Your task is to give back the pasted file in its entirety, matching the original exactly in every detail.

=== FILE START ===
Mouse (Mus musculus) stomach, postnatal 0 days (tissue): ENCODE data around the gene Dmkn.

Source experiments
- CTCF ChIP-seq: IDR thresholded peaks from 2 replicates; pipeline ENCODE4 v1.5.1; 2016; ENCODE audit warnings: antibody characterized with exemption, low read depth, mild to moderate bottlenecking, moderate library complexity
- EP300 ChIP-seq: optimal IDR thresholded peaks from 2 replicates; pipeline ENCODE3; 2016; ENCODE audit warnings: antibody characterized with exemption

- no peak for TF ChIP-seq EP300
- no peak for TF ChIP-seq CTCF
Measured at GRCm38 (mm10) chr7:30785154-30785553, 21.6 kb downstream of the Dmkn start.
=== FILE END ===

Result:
Mouse (Mus musculus) stomach, postnatal 0 days (tissue): ENCODE data around the gene Dmkn.

Source experiments
- CTCF ChIP-seq: IDR thresholded peaks from 2 replicates; pipeline ENCODE4 v1.5.1; 2016; ENCODE audit warnings: antibody characterized with exemption, low read depth, mild to moderate bottlenecking, moderate library complexity
- EP300 ChIP-seq: optimal IDR thresholded peaks from 2 replicates; pipeline ENCODE3; 2016; ENCODE audit warnings: antibody characterized with exemption

- no peak for TF ChIP-seq EP300
- no peak for TF ChIP-seq CTCF
Measured at GRCm38 (mm10) chr7:30785154-30785553, 21.6 kb downstream of the Dmkn start.